Four university students who trafficked drugs via the “dark web” of the internet will be sentenced later.
Londoners Basil Assaf, 26, Elliott Hyams, 26, James Roden, 25, and Jaikishen Patel, 26, became heavy users of recreational drugs in their first year at the University of Manchester.
Inspired by the hit TV series Breaking Bad and led by Assaf, they moved on to selling ecstasy, 2CB, LSD and ketamine on the now-closed Silk Road website.
The defendants enjoyed a lifestyle “far above that of typical students” including taking holidays to Jamaica and the Bahamas, said prosecutors.
Assaf also boasted of his fondness for Veuve Clicquot rose champagne and that he had enough money to pay for his education and buy a flat in Manchester city centre.
Assaf, Roden and Hyams were arrested on the same date the FBI seized the Silk Road servers in October 2013 and it was announced the US government had seized the online marketplace.
Silk Road, hidden on the dark web, was launched in February 2011 and advertised banned drugs and other illegal commodities, with buyers and sellers using the bitcoin cryptocurrency.
Manchester Crown Court heard that when officers from the National Crime Agency raided Assaf and Roden’s Manchester flat they discovered “what can only be described as a drug dealing factory”.
Among items seized was Roden’s iPhone which contained a photograph of a flask which bore the image of Walter White – Breaking Bad’s lead character who transforms from chemistry teacher to crystal meth supplier.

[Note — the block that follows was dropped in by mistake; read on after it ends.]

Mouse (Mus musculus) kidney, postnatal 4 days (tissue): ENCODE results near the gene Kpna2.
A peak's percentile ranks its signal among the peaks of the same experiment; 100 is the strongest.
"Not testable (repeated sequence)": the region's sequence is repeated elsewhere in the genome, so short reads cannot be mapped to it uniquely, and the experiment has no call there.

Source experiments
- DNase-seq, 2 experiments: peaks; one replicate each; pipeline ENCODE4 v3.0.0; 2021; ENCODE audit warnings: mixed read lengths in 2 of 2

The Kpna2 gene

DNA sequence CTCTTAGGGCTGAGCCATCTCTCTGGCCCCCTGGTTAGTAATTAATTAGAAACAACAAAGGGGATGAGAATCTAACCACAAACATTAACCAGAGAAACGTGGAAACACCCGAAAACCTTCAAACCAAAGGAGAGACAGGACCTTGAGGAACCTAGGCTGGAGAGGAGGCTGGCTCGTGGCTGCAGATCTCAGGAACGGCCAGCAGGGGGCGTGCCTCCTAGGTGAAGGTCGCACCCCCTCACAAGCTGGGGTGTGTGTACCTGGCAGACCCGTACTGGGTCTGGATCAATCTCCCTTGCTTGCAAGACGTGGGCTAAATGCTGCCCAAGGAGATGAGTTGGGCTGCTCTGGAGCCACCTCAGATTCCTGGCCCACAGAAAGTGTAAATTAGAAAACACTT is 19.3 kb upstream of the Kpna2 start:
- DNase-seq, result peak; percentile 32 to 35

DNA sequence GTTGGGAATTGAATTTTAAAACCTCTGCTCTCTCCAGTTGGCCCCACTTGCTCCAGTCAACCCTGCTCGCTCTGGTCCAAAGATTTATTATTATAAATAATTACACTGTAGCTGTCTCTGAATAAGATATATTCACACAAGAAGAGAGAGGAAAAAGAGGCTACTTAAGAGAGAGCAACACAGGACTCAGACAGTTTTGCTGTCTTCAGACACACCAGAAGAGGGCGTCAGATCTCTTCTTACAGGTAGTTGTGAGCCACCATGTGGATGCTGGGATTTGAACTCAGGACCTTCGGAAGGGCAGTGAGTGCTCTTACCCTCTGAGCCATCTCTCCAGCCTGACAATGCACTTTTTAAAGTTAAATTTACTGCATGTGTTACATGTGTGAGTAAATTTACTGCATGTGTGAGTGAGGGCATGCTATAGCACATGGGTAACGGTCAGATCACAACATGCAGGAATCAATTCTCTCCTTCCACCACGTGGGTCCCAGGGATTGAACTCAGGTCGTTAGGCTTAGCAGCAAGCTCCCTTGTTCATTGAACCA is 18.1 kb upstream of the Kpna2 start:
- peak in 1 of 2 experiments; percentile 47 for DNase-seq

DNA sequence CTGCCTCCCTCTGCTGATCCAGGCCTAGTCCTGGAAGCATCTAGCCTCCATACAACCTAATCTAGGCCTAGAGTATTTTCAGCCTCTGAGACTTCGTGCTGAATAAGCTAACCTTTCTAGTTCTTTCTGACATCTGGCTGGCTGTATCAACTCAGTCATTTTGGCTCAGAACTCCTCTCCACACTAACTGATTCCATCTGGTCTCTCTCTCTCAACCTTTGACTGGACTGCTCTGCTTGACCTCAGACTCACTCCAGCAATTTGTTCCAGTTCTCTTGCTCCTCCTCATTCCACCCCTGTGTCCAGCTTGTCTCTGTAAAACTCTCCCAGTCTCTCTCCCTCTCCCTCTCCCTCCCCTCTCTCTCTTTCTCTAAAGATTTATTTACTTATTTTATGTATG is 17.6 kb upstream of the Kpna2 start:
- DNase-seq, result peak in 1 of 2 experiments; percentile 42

Also discovered was an envelope containing drugs which had a return name of Walter White – which appeared to be “a sort of running joke” between the defendants.
Sales on the Silk Road website were valued at 1.14 million US dollars (£812,000) but some drugs were supplied in person for cash and other online payment systems were used to evade Silk Road’s commission fees.
The Crown said Assaf was in control of funds by paying his co-defendants and had hidden money in bitcoin accounts.
Assaf is said to have messaged a friend “no-one could find out how many bitcoins accumulated and are stored elsewhere”.
In another message he said: “Me and Jamie have accepted we’re more than happy to do time for all of this. If btc continues going up whilst we’re inside there’s a chance we’ll come out with mills.”
Counsel for “weak-willed” Hyams said his naivety was exploited by Assaf, a former classmate at Dr Challonor’s Grammar School in Amersham, Buckinghamshire, while Roden was also said to be vulnerable and came into contact with Assaf as a customer and then essentially became his employee.
Patel became involved in the operation when he needed cash to feed his drug addiction at university.
Assaf is said to have viewed Silk Road as a “safe” and “morally defensible” method of sourcing drugs which was said to be “ubiquitous” at the university.
It was in the supplier’s interest that the drugs were of good quality, said his counsel Alistair Webster QC, and their Silk Road accounts were highly rated by customers.
Assaf, of Corringway, Ealing; Hyams, of Barnsbury Street, Islington; Roden, of Half Moon Lane, Herne Hill, and Patel, of Woodford Avenue, Ilford, all pleaded guilty at earlier hearings to various counts of conspiracy to importing, exporting and supplying controlled drugs.
A fifth defendant, Joshua Morgan, 28, of Chapeltown Street, Manchester, has admitted assisting an offender in his paid role of packaging drugs.
Sentencing by Judge Michael Leeming takes place from 2pm on Wednesday.